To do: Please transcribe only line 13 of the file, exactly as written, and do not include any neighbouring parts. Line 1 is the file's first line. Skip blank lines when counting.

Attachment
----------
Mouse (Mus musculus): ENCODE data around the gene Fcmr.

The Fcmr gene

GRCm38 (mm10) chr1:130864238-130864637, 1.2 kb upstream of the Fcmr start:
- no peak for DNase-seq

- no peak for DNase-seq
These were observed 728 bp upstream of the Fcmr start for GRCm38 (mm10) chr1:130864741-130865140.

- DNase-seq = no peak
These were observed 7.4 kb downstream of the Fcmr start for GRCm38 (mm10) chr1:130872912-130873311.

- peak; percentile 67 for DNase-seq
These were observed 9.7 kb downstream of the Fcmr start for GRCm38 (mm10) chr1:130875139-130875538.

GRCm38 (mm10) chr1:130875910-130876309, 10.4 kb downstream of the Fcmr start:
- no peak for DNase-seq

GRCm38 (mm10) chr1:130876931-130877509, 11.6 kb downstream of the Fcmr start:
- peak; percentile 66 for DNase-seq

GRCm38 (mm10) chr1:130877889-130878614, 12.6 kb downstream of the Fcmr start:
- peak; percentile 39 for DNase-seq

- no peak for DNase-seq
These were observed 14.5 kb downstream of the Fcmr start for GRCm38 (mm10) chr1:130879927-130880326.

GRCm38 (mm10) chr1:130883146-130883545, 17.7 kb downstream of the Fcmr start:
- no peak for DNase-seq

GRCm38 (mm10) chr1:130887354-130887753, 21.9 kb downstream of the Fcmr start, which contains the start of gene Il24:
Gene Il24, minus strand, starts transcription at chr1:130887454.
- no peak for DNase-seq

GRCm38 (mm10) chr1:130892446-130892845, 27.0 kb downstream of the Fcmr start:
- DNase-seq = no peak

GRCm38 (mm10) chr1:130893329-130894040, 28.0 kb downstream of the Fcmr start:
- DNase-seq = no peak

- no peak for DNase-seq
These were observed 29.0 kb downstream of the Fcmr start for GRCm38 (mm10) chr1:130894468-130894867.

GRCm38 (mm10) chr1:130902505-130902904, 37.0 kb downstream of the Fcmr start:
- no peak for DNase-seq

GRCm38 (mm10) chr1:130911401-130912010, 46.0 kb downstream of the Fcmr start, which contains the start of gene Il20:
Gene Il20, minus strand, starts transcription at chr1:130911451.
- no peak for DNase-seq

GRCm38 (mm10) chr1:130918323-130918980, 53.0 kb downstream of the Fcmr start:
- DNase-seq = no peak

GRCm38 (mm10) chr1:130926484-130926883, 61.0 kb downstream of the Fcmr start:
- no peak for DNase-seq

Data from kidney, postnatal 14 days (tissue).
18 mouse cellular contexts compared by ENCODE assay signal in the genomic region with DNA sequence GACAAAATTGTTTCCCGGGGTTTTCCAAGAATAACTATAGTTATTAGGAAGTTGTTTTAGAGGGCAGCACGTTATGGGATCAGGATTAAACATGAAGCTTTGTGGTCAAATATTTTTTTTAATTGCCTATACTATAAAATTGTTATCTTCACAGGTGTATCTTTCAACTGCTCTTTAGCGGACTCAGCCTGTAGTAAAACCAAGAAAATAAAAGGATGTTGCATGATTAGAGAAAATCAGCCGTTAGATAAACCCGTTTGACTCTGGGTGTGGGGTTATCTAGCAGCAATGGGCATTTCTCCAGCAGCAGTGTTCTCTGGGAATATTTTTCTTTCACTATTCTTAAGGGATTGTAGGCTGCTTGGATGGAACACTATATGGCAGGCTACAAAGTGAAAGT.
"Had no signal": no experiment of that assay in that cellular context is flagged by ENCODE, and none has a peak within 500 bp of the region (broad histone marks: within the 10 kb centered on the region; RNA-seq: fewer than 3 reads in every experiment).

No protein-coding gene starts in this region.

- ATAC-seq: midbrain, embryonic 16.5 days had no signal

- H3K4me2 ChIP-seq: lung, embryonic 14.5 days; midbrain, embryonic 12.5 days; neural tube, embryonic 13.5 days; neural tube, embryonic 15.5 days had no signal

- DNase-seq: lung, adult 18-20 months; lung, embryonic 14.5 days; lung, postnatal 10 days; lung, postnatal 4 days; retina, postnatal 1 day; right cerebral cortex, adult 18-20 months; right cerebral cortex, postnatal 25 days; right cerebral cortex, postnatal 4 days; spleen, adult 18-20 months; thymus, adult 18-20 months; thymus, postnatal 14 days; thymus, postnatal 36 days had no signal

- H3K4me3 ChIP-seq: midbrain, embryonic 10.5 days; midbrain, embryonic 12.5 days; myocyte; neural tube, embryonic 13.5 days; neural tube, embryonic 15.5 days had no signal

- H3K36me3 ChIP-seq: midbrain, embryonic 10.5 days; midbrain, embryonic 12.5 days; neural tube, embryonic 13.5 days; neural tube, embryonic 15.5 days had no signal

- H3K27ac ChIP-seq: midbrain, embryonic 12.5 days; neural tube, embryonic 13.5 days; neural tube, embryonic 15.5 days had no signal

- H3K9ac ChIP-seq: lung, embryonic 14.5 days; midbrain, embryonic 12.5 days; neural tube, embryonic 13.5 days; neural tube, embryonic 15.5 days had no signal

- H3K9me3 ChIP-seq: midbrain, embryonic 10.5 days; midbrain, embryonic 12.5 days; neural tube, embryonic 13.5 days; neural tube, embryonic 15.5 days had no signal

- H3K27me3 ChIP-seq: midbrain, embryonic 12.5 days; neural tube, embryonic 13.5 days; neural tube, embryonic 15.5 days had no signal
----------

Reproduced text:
GRCm38 (mm10) chr1:130876931-130877509, 11.6 kb downstream of the Fcmr start: